10. ‘The Emperor’s Children,’ By Claire Messud
This book should send a chill down the spine of anyone who has ever attended a certain kind of New York party: where seduction is indistinguishable from networking, and a few smirking observers spill poison into one another’s ears. And whereas many novels of New York manners get the tone wrong—they are too arch, too superficial—Messud’s is a genuinely icy concoction, an amused, insightful condemnation of a youthful media elite who (to quote Sondheim) career from career to career. Let the striver beware.
9. ‘Special Topics in Calamity Physics,’ By Marisha Pessl
A first-time novelist’s mission is to forge something new out of her influences. Clifford Chase and Olga Grushin did that this year with, respectively, Winkie and The Dream Life of Sukhanov—yet neither book rivaled Pessl’s debut in scope or detail. Yes, Nabokov is here, in a teenage girl’s butterfly collection, in her erudite but sinister professor-father, in the plot’s hairpin turns. But the central mystery, structured as a Great Books course that ends with a multiple-choice test, contains glorious conceits entirely Pessl’s own.
8. ‘The Best of All Possible Worlds: Mathematics and Destiny,’ By Ivar Ekeland
Leave it to a Latin Quarter intellectual to locate a single “totalizing” idea behind four centuries of scientific, political, ethical, and technological progress. The intellectual is Ivar Ekeland—mathematician, philosopher, and former president of the University of Paris-Dauphine. The idea, originally thought to have come straight from the mind of God, is called the “principle of least action.” Its meaning is as pleasant as it sounds: Nature always achieves its ends with minimal effort. In less than 200 pages, Ekeland explains how this insight became the mathematical key to finding “the best of all possible worlds.” For a French theorist, he writes prose that is shockingly clear, which is perhaps why he exiled himself to western Canada.
7. ‘Fun Home,’ By Alison Bechdel
Each year, one graphic novelist gets crowned “the next Art Spiegelman.” And you don’t read his book, because it actually seems kind of boring. Don’t make that mistake with Bechdel. One of the best memoirs of the decade, Fun Home tells the story of her closeted father, pairing visuals and storytelling in a way that is at once hypercontrolled and utterly intimate.
6. ‘At Canaan’s Edge,’ By Taylor Branch
After more than twenty years of Freedom of Information requests, Branch concludes his history of “America in the King Years” with this chronicle of Martin Luther King Jr.’s final days. Unlike the hagiographers, Branch never shies from acknowledging King’s complexities and compromises—and it’s that honesty that makes his tribute to the man’s world-changing optimism far more powerful than, say, the can’t-we-all-just-get-along pablum of Bobby.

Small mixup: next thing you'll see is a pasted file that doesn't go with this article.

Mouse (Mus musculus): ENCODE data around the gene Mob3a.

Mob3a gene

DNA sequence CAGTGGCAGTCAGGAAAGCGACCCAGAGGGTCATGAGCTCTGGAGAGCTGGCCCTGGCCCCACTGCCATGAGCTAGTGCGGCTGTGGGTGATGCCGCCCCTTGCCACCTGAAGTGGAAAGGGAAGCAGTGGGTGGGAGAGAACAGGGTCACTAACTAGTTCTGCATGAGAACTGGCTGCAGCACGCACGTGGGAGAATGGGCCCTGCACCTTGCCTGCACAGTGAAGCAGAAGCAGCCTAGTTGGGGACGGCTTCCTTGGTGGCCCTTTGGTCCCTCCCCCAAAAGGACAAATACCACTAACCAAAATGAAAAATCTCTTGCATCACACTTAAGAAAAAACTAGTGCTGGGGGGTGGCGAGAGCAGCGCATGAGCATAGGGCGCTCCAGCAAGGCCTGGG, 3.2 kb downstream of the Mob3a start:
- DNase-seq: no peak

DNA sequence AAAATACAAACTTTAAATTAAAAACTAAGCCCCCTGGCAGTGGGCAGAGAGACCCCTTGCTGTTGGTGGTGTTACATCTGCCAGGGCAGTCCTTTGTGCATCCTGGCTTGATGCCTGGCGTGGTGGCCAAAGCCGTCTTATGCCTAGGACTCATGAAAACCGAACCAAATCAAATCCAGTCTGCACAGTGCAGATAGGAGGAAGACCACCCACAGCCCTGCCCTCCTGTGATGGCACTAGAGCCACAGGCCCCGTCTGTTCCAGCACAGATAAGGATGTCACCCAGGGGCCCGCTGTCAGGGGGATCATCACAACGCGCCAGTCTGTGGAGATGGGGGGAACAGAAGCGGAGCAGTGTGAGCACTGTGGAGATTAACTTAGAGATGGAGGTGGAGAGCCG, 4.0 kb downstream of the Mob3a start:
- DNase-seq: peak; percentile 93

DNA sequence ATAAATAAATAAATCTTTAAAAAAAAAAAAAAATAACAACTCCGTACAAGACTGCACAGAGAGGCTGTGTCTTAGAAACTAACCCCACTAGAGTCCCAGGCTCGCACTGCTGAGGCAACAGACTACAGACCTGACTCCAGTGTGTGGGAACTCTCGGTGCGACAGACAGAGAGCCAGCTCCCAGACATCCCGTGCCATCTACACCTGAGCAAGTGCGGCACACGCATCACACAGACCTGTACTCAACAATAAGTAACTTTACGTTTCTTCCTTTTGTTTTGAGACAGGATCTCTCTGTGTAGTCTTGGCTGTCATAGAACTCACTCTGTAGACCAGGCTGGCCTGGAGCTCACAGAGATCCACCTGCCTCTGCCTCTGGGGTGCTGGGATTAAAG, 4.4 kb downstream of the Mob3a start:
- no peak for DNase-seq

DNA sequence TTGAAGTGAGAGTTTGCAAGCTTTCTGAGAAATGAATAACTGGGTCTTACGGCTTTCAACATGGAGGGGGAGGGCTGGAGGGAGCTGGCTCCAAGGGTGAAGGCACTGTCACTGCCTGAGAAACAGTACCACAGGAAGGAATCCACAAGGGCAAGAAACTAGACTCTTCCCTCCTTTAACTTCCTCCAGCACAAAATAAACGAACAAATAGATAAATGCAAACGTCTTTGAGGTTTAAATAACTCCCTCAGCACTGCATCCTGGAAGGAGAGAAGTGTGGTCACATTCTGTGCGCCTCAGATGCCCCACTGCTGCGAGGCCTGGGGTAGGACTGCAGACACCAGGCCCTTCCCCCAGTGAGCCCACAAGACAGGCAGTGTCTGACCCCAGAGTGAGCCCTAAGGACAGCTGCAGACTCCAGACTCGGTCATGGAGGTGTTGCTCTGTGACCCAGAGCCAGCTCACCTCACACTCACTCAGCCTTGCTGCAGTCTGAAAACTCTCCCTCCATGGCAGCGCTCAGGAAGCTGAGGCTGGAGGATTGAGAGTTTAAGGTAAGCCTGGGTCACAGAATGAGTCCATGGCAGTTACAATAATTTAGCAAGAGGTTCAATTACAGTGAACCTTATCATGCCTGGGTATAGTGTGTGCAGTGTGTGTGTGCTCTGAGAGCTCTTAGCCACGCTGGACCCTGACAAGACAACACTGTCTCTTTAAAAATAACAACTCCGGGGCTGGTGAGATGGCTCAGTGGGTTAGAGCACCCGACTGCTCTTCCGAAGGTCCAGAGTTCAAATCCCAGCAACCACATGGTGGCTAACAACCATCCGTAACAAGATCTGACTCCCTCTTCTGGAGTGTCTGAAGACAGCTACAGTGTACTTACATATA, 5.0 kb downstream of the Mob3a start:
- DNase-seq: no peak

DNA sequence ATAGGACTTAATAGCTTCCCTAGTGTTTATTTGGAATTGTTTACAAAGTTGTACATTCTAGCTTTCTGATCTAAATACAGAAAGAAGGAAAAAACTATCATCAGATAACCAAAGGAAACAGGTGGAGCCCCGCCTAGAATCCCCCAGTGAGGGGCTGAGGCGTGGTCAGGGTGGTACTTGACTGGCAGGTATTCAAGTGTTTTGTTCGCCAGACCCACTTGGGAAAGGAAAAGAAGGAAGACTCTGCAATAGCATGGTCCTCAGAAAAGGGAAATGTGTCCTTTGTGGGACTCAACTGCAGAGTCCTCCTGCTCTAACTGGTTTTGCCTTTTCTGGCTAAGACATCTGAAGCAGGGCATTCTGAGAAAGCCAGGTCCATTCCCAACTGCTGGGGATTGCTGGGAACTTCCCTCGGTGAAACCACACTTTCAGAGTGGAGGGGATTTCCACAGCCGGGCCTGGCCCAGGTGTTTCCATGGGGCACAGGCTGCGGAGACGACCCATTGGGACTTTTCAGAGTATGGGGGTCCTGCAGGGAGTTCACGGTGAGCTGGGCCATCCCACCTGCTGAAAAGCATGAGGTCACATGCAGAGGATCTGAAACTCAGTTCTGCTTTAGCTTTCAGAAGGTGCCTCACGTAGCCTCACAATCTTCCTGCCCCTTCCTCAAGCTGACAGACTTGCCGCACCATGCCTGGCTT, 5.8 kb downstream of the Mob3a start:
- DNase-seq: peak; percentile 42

5. ‘Suite Française,’ By Irène Némirovsky
This year’s best historical fiction was once impossibly contemporary. In 1940, a Jewish writer who fled Paris set out to write a five-part, thousand-page novel. She finished two sections—one about a village sliding toward collaboration—before being sent to Auschwitz in 1942. We gather from Némirovsky’s journals that her next novella would have grandly raised the stakes on its characters. What a painful testament to her truncated life: a masterpiece that ends midstream.
4. ‘State of Denial,’ By Bob Woodward
It wasn’t until this fall that the smoke of 9/11 finally cleared and many Americans figured out where their country was—which was lost. But how had it happened? State of Denial provided the most powerful, if not the most artful, explanation. To many who opposed the war, of course, the book’s revelations (Bush played fart jokes on Karl Rove, the White House lied about that mission-accomplished banner) were not exactly shocking. But the fact that Woodward, the voice of the political Establishment, was reporting it (it took him three books to get it right) made it safe for all of Washington to follow in his wake. It was, finally, an accountability moment.
3. ‘The View from Castle Rock,’ By Alice Munro
In her distinctive, spare voice, Munro has fictionalized slices of her family lore, going back to her Scots ancestors’ migration to rural Canada and rolling right up to her own late adulthood. What feels fresh and new about the book, though, is that—even when she’s writing in the first person—she almost seems to have stepped away and let the stories embroider themselves.